If you were to sit down and talk to the people living in these disease clusters you could gain a wealth of knowledge, often providing great insight into factors overlooked by researchers, policymakers and public health officials. There‘s a great deal that can be found and learned through public records. Information on water, air and geological history, utilities, business, industry, public transportation, schools, military history, toxic waste sites and other sources of information that might reveal a number of possible pollution sources. A community’s history can help to confirm the existence of potentially hazardous conditions or chemicals within the community and also tell you who and where the source of pollution is coming from. This type of information tells a more complete story about the elements that make-up a community and better empowers community members to promote accountability and policy reform.

In addition to expanding research by incorporating historical data, it is important to include community members in the research process as well informed support staff. This would potentially be more economical, more effective, and would keep the public in the loop as informed participants in the research process. It would also encourage more public participation in policymaking.

Bay Area Stories


To give a more practical example of storytelling using science, I would like to contrast and compare two Bay Area locations with which I’m most familiar, the City of Richmond and Marin County. I realize I’m comparing a county with a city but for the sake of illustration I will refer to both as "communities."

At first glance, one would only see the differences between the two communities. Richmond is poor and has many underserved areas while Marin is a much wealthier and a better educated community with many support systems. Richmond has a large minority community while Marin is predominantly white. Richmond residents nearest the Chevron refinery have high rates of various cancers, cardiovascular disease and respiratory disease including high rates of asthma, especially among children. Marin County, at least on the surface, does not appear to have particularly high or unusual risk factors yet it has one of the highest breast cancer rates in the nation. Although some research has been generated in Marin, very little conclusive evidence has been found and some of the risk factors established, in my opinion, are useless. For example, some epidemiological studies have shown a correlation between breast cancer incidence in Marin and a high education level. This is obviously a ludicrous association yet it is frequently included as a risk factor in Marin County statistics. I can see the Breast Cancer Awareness Day posters now, "Fight Breast Cancer -- Stay Stupid."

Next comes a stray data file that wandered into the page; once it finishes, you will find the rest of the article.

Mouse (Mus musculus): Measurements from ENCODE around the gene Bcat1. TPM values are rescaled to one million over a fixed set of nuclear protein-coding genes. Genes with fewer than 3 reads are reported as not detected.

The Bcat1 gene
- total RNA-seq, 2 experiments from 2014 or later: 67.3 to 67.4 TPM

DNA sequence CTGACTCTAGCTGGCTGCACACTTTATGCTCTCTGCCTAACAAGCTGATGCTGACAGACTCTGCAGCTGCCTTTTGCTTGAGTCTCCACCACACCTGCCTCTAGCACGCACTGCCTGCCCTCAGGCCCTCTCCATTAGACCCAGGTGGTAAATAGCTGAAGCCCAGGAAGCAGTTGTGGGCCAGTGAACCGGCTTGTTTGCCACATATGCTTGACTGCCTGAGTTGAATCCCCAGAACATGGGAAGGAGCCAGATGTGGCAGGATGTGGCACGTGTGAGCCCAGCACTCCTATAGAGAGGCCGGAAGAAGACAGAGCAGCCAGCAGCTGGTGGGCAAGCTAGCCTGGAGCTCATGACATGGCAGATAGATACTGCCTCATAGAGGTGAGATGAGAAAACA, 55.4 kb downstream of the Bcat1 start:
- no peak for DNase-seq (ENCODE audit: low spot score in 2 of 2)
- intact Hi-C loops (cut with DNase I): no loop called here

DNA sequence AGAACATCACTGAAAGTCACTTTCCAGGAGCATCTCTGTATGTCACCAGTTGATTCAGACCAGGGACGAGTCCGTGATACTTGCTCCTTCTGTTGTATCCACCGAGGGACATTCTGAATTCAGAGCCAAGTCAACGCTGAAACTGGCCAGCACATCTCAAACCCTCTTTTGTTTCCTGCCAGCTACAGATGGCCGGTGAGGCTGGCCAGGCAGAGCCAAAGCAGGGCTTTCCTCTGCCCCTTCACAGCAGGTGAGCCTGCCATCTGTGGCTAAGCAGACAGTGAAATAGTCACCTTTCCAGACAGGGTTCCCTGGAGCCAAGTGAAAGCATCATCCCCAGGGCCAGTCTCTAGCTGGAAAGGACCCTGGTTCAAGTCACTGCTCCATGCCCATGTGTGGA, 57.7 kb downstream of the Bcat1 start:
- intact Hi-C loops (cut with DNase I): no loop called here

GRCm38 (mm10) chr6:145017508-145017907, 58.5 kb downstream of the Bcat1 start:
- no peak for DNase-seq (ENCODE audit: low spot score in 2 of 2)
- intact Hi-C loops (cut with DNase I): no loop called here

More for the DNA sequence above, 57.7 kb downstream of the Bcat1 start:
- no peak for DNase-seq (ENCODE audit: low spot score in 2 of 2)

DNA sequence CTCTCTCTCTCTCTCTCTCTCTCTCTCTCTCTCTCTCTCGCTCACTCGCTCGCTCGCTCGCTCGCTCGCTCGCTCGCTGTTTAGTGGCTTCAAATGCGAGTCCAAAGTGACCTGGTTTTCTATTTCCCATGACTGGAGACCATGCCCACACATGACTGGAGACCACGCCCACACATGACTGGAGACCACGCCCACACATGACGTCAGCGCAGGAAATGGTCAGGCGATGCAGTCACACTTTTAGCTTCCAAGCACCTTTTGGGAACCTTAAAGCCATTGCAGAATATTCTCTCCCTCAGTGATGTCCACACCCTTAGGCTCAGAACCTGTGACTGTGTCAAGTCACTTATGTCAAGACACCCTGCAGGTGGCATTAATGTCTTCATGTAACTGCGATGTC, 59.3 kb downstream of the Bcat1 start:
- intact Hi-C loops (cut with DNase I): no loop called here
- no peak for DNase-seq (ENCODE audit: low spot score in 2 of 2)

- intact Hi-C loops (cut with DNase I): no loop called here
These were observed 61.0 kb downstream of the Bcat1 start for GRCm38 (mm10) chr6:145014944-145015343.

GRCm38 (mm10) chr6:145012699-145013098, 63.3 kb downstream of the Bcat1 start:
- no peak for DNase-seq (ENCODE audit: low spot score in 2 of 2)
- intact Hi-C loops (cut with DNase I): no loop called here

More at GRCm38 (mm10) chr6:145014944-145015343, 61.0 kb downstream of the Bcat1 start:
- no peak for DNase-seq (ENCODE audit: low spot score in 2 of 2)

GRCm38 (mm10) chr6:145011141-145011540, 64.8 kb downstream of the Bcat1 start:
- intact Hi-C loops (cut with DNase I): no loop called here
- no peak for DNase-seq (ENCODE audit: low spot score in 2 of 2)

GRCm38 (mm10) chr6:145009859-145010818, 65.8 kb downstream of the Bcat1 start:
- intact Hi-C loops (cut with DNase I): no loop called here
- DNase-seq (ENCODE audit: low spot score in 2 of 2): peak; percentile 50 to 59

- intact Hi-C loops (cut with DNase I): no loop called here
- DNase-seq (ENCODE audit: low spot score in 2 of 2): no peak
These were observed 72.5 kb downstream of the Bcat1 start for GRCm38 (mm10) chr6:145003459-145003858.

There may be more similarities between the two communities than previously suspected. Perhaps in looking more deeply into each community’s history we may find one or more common links. Both communities have high rates of breast cancer and high disease populations along the coastlines. Could refinery pollution be affecting both communities through long-term water, air and geological pollution? Could radiation through fog and water drifts be a factor? How about a previous history of radioactive waste dumping in the Bay? If we studied the military history at the Richmond docks would we find a source of pollution from the military that may have long-term affects in Marin County or perhaps other communities in the Bay Area?

Finding The Answers

We don’t need to have all the answers to know that we are putting communities at risk for a variety of diseases and disorders by actively polluting and destroying our living, breathing environment. Members of disease cluster communities often know all to well the source of their pollution and its life threatening impact. They may not be able to identify specific chemicals or give you an academically eloquent definition of what’s ailing them but they can recall in great detail what their four-year-old child looked like in a lung machine. They can tell you the nightmare of being a woman whose lost both breasts in a breast obsessed society. They can tell you how frightening and heartbreaking it is to accept that your twelve-year-old child has been diagnosed with adult-onset diabetes.

The answers to many of these questions may be sitting in some musty old warehouse waiting to be tapped. There’s no reason why highly motivated and creative community members couldn’t assist in gathering existing information, both scientific and historical, with direction from a qualified research and technical staff. Once data has been collected, then a meaningful Geological Information Systems data base (GIS) can be compiled to map the risk factors shared within a community and between communities. The GIS should include water, air and geological information combined with relevant historical data. This map could then be a tool to help identify, analyze and understand environmental contamination patterns, the spread of disease and provide other health and environmental information which can be referenced later in the policymaking process.